What Is the Injuries Board and How Can You Make a Claim?

Sometimes, succeeding in a personal injury claim and getting the compensation you deserve takes more than just applying to the PIAB yourself. You may need a little help and expertise along the way.

People in Ireland who have unfortunately been injured in an accident that was not their fault are entitled to make a claim for compensation. Under the law, they must do so via what up to now was generally known as the Injuries Board, but not everyone is clear on what’s involved or what the process is.

Adding to the confusion, the Injuries Board is known by a variety of names. Officially, it’s the Personal Injuries Assessment Board, but it’s also known by its acronym, PIAB. Even its executives are not always sure what they want to be called, as they keep changing their minds.

Recently, the body appears to have changed its name and website from the Injuries Board to the PIAB and so, for now, we’ll stick with the PIAB. This is an official, statutory body that was set up in 2004 as a way for people to make claims for personal injury. They can do so in a low-cost and relatively speedy way — rather than the expensive and time-consuming method of going to court, as well as clogging up the court system with claims.

Claiming via the PIAB

Making a claim for personal injury compensation with the PIAB can be fairly straightforward. You can do it online and it only costs €45 for a claimant to make an application. All relevant documentation to support a claim must be submitted, including medical reports detailing an injury and any ongoing treatment or therapies.

In 2016, the PIAB made a total of 12,966 personal injury compensation awards. These were collectively worth €315.1 million and the average time for processing a claim was just over seven months. But, while all this sounds positive and an easy way for someone to make a personal injury claim, the reality can often be far different. As such, many people appoint an experienced personal injury solicitor to handle their claim with the PIAB.

That’s because most people are aware that they only have one chance at making a personal injury claim — and it must be within two years of an accident happening. Therefore, they don’t want to leave it up to chance when they do. After all, it’s only natural that claimants want the maximum amount of compensation for the injury they have suffered. An experienced personal injury solicitor can put them in the best possible position to get exactly that.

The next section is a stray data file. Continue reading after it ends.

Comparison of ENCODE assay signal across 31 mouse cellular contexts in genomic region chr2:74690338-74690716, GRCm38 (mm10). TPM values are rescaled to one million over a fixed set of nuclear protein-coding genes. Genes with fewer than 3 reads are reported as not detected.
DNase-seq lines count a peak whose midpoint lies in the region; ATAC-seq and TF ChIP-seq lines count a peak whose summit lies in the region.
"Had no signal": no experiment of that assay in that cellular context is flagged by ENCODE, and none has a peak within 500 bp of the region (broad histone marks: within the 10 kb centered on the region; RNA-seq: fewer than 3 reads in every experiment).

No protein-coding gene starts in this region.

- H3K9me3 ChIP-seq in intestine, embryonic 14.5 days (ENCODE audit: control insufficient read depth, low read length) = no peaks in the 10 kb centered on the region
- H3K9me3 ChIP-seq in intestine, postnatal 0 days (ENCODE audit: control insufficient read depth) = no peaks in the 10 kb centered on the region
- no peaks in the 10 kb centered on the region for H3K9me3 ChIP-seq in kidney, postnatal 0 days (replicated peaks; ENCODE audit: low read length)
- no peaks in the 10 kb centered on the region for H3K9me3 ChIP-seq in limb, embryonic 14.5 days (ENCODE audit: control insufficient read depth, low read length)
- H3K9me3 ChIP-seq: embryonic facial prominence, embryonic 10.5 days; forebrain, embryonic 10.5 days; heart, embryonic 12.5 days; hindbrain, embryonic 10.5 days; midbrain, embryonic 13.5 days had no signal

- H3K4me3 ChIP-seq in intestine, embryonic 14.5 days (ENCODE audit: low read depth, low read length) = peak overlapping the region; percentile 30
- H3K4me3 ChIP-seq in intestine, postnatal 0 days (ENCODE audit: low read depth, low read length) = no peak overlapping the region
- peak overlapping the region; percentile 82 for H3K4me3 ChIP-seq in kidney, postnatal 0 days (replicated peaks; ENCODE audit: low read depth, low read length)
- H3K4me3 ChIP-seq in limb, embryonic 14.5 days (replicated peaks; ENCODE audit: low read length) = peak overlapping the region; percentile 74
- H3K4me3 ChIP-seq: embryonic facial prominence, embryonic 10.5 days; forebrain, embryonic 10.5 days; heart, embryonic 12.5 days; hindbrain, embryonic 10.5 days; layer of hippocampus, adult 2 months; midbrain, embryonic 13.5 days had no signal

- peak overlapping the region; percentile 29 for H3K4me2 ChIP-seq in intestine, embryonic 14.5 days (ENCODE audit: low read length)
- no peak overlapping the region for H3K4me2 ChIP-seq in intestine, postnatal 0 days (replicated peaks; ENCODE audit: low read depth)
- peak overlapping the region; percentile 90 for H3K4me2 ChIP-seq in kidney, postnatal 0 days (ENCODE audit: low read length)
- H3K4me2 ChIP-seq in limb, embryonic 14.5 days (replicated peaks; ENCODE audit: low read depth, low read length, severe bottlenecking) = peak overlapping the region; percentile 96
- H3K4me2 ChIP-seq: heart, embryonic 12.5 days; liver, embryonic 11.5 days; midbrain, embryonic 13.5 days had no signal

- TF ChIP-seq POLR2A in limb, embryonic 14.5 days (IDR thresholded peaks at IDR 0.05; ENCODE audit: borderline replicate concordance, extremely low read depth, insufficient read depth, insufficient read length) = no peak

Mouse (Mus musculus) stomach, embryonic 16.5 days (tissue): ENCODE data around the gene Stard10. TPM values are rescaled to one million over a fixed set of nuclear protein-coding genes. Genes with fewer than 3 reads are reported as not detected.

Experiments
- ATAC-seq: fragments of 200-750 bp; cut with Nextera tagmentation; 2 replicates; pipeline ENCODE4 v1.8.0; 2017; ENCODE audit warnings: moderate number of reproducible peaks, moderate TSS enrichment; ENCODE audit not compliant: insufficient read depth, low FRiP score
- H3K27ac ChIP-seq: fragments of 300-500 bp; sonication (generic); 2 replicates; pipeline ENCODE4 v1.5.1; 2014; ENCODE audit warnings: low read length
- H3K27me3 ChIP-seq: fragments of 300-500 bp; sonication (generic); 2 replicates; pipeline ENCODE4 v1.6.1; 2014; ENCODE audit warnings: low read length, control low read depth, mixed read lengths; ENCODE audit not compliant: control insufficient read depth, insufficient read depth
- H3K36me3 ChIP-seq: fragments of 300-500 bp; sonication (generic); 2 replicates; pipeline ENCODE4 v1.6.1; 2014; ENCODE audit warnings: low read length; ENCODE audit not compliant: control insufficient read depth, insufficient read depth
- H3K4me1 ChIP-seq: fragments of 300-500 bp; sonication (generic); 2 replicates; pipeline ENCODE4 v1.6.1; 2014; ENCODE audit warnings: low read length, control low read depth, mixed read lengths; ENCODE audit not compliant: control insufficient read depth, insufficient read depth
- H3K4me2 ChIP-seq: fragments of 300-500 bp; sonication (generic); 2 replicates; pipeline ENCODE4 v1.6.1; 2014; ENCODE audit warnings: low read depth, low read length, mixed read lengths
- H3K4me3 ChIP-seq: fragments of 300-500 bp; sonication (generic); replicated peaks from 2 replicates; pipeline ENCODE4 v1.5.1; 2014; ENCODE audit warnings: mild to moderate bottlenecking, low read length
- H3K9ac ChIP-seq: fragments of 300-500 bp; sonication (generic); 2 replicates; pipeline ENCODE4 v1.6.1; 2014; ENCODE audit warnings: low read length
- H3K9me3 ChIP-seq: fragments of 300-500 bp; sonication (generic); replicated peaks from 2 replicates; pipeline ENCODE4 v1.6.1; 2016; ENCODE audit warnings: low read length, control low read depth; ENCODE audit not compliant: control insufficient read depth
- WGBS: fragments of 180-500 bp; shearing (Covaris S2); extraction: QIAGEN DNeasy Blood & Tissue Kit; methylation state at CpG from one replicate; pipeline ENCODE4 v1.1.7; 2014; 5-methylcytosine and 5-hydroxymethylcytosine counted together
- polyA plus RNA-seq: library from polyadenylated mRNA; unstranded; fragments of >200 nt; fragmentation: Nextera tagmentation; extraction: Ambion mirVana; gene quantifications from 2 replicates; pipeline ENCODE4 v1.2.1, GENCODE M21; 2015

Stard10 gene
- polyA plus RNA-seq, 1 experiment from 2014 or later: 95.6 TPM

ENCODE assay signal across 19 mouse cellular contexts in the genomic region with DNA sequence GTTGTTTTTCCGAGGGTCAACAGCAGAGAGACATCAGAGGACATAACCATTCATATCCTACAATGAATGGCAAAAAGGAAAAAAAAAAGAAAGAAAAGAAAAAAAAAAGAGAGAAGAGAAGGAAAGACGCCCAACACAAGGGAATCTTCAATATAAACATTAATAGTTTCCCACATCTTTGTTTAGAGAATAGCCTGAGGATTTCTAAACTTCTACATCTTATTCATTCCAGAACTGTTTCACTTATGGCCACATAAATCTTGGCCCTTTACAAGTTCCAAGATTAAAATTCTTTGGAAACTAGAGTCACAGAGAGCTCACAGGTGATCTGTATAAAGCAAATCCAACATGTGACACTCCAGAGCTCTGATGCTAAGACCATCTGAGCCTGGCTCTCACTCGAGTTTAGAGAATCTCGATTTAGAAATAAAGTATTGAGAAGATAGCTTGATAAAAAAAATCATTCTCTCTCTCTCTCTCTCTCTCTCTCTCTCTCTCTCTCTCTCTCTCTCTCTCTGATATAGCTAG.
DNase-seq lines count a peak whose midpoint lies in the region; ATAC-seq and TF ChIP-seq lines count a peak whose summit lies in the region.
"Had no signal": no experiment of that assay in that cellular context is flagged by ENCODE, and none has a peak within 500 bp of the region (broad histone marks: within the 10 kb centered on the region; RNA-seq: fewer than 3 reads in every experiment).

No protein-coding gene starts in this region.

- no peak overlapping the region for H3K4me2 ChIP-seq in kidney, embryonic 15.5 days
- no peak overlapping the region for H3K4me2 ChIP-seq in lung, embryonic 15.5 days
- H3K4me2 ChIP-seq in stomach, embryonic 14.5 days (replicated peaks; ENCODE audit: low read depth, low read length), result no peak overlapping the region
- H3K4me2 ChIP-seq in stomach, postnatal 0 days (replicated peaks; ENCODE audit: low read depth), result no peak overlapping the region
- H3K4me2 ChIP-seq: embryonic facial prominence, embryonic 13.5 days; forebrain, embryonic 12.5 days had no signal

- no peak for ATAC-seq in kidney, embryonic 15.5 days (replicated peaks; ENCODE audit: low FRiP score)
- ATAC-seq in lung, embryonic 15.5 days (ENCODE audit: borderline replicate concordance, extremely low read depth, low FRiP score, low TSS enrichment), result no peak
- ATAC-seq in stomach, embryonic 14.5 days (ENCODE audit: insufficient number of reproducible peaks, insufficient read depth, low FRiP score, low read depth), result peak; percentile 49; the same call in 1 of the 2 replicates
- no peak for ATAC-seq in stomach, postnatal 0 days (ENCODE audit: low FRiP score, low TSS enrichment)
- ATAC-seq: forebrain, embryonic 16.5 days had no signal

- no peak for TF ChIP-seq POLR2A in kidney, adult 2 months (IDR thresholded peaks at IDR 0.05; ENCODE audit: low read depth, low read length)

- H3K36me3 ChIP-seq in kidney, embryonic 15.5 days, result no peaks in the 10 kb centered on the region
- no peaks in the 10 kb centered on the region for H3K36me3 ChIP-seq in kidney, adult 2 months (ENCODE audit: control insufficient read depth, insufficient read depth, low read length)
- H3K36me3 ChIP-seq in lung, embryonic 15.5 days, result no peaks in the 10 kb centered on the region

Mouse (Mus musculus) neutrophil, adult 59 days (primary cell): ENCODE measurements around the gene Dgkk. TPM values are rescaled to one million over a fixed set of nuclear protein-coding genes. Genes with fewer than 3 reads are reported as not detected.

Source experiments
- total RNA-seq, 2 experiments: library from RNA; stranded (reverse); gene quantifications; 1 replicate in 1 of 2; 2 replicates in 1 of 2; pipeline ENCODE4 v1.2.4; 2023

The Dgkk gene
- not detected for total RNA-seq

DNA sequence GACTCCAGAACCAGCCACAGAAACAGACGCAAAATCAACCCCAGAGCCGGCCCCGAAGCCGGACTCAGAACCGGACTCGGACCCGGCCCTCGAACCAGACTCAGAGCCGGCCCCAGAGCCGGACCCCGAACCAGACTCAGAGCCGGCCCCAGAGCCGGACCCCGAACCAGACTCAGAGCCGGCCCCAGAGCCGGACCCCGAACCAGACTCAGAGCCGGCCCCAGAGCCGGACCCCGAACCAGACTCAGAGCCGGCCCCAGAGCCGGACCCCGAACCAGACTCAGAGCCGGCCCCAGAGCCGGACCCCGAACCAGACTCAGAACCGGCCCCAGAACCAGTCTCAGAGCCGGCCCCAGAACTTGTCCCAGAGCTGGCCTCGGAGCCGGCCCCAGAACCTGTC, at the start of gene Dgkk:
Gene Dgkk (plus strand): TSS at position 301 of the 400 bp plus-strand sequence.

Succeeding In A Personal Injuries Claim

Additionally, many people are either not knowledgeable about the claims process in Ireland, or don’t want to spend a lot of their time dealing with the PIAB and potentially other parties as well. It can add up to a lot of hassle. For them, it’s best left to a solicitor to handle it all. A top personal injuries solicitor will also have an idea as to how much settlements should be for particular cases.

Plus, bear in mind that claimants are not obliged to accept a financial award from the PIAB. If it’s too low and they think the situation warrants more, they can reject it. That’s not the end of the road, however, as you can then take your case to court. Claimants who already had a solicitor dealing with their claim via the Injuries Board will be primed to argue their client’s case before a judge.

A little expert help with your personal injury claim can go a long way towards ensuring you get what’s rightfully yours. It will all help in getting over the accident you were involved in and the injury you suffered, putting you back on the road to health and happiness.

To find out more about the PIAB or any other aspect of personal injury claims, contact McCarthy + Co in Dublin & Cork and speak in confidence to one of our expert personal injury solicitors. In the meantime, make sure to download your FREE copy of our Consumer’s Guide to the Injuries Board.

In contentious business, a legal practitioner shall not charge any amount in respect of legal costs expressed as a percentage or proportion of any damages (or other moneys) that may become payable to his or her client or purport to set out the legal costs to be charged to a junior counsel as a specified percentage or proportion of the legal costs paid to a senior counsel. A legal practitioner shall not without the prior written agreement of his or her client deduct or appropriate any amount in respect of legal costs from the amount of any damages or moneys that become payable to the client in respect of legal services that the legal practitioner provided to the client.

John McCarthy specialises in personal injury and medical negligence claims. His practice focuses on high-value compensation cases. John qualified as a solicitor in 2003 and holds a diploma in civil litigation. This specialist qualification in the area of personal injury and medical negligence litigation, is awarded by the Law Society of Ireland.